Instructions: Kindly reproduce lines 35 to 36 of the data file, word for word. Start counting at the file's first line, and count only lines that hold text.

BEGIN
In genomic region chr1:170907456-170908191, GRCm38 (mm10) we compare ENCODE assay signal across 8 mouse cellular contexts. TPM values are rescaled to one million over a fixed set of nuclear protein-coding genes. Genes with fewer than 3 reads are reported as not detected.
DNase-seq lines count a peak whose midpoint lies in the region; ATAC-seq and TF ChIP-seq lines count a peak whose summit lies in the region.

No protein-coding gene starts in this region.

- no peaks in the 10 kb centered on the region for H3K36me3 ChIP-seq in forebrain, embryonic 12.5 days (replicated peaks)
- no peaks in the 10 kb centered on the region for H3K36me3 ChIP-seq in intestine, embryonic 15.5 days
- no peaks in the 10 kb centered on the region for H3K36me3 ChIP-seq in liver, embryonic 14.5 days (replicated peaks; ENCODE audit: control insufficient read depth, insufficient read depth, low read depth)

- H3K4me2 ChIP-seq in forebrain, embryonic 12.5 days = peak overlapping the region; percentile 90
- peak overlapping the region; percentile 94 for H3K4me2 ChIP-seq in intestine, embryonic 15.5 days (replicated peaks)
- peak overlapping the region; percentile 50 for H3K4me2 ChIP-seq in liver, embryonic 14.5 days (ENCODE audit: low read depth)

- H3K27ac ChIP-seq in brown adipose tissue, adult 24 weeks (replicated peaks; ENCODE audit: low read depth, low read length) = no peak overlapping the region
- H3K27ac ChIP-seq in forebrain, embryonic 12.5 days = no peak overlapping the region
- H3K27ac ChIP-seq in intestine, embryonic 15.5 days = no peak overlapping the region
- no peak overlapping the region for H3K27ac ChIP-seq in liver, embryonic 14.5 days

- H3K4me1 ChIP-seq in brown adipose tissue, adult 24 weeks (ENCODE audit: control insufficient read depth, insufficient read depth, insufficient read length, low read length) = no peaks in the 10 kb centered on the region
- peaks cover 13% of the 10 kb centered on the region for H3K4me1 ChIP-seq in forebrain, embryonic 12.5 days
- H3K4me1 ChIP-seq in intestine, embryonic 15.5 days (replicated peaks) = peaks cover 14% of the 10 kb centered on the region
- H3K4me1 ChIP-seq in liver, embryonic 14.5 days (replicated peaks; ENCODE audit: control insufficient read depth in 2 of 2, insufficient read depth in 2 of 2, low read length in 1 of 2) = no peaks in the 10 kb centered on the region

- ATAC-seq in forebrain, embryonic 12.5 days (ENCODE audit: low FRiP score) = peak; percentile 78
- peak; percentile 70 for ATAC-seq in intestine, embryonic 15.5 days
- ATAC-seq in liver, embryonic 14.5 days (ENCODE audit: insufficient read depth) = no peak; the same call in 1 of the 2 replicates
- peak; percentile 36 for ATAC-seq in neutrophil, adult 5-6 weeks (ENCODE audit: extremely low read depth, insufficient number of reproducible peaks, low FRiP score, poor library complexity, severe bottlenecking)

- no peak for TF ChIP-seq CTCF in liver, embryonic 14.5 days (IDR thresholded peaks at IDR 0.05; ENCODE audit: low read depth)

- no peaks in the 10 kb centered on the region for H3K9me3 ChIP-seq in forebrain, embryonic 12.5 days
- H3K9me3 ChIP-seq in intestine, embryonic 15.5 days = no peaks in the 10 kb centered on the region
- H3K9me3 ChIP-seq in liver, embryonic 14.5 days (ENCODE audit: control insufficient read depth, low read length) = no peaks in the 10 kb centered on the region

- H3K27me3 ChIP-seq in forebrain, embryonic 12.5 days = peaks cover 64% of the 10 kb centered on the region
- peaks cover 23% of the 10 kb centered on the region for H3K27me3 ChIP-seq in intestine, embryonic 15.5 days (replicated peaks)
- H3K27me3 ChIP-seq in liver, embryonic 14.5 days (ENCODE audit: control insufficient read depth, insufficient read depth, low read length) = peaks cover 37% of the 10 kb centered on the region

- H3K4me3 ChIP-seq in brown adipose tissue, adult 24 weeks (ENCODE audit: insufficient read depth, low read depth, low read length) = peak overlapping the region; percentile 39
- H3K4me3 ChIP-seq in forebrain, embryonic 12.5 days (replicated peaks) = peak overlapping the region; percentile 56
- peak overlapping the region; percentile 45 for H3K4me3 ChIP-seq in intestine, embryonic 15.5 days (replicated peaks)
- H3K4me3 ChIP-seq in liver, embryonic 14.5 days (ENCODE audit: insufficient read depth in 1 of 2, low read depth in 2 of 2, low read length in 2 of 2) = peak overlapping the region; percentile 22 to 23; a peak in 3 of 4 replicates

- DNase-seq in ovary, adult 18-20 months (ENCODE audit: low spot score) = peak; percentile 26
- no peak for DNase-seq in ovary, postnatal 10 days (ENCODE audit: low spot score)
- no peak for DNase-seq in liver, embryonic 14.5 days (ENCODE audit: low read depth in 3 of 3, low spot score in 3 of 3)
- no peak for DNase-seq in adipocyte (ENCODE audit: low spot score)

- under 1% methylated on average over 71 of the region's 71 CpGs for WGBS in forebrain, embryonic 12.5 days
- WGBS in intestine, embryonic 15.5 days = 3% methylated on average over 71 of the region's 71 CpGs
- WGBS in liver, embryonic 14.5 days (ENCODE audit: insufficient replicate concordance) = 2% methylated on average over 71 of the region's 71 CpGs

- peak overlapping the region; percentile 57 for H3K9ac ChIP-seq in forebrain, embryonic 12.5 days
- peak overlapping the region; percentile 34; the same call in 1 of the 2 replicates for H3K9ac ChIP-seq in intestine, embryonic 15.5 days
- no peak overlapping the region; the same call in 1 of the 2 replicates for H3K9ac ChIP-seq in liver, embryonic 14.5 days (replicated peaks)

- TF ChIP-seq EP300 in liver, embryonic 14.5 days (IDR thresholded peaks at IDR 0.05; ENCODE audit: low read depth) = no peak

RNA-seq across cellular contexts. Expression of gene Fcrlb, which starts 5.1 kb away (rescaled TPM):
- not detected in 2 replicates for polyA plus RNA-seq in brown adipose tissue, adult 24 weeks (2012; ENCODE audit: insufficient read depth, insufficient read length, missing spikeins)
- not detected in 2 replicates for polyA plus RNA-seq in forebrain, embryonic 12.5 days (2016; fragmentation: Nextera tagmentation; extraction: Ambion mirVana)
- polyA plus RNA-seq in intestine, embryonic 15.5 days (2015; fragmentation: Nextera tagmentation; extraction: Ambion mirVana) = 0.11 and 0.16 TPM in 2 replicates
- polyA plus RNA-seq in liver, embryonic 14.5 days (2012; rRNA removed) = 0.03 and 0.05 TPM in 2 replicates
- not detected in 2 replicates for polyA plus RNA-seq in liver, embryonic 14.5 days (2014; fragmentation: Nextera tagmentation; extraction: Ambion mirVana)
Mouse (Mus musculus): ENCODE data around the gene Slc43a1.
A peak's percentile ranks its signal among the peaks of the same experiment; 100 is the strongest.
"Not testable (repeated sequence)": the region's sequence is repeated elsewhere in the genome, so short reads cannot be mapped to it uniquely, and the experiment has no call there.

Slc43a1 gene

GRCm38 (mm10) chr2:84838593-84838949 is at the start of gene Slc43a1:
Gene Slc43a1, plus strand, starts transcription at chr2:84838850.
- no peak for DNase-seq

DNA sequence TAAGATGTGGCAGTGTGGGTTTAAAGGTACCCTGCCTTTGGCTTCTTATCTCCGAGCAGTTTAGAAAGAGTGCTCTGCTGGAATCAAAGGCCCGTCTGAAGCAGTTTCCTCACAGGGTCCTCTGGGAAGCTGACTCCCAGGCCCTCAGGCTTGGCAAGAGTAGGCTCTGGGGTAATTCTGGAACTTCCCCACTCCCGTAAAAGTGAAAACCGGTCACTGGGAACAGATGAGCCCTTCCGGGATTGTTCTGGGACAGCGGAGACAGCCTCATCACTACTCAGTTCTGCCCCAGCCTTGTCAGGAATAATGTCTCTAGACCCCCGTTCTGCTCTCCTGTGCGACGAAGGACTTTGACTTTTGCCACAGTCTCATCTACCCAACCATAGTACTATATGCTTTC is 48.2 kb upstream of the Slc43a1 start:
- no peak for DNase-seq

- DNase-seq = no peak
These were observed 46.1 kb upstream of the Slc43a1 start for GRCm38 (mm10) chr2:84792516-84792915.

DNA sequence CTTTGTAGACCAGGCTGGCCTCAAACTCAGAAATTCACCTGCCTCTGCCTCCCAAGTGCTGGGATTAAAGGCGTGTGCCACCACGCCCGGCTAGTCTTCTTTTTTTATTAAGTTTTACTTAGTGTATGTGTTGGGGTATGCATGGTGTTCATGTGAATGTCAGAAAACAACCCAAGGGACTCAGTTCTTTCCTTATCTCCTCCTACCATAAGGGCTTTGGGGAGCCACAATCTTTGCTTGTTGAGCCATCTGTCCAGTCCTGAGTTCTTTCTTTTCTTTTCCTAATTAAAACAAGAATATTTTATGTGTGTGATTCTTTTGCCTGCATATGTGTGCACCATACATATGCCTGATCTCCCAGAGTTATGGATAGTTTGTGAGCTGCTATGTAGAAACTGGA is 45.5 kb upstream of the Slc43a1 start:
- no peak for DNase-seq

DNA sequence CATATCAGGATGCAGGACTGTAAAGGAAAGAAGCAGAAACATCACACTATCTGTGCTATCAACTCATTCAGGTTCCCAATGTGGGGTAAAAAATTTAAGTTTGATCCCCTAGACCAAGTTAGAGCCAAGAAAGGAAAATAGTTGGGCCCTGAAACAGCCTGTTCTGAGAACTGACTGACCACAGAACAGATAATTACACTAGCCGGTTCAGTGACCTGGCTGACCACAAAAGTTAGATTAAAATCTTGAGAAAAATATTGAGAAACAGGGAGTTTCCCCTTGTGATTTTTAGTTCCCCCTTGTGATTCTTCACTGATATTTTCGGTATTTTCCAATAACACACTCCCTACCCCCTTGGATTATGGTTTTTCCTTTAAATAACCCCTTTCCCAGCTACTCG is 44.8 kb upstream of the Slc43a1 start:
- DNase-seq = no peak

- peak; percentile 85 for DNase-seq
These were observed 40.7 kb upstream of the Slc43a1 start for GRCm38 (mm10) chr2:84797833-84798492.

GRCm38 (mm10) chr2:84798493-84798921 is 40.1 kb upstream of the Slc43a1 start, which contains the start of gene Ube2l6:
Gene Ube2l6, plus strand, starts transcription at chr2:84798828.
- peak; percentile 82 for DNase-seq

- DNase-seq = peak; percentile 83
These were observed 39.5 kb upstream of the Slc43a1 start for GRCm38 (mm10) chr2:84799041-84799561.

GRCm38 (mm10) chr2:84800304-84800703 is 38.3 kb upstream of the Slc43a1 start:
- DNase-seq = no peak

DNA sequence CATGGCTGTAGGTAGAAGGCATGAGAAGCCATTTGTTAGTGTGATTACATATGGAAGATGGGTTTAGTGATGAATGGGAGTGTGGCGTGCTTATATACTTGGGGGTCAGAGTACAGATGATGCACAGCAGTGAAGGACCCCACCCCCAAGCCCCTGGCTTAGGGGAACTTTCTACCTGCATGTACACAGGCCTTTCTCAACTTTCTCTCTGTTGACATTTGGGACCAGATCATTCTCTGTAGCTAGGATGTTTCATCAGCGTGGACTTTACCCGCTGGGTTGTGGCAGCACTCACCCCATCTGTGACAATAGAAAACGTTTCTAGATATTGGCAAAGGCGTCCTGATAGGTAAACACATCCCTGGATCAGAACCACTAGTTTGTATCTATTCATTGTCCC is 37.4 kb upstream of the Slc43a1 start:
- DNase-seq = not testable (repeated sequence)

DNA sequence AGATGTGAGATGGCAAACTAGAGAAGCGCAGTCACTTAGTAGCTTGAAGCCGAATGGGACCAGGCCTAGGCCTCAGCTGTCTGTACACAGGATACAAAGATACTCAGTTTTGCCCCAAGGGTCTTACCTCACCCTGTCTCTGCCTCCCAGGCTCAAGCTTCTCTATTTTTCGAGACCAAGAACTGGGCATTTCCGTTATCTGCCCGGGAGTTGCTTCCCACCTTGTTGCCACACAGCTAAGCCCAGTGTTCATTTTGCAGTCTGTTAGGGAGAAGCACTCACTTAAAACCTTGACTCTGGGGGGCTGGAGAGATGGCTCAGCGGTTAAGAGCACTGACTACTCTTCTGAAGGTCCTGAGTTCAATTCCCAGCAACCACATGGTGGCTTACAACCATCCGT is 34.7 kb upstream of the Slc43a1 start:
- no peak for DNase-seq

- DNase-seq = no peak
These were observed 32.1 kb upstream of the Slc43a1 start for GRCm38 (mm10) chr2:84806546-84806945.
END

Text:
- no peak for DNase-seq in liver, embryonic 14.5 days (ENCODE audit: low read depth in 3 of 3, low spot score in 3 of 3)
- no peak for DNase-seq in adipocyte (ENCODE audit: low spot score)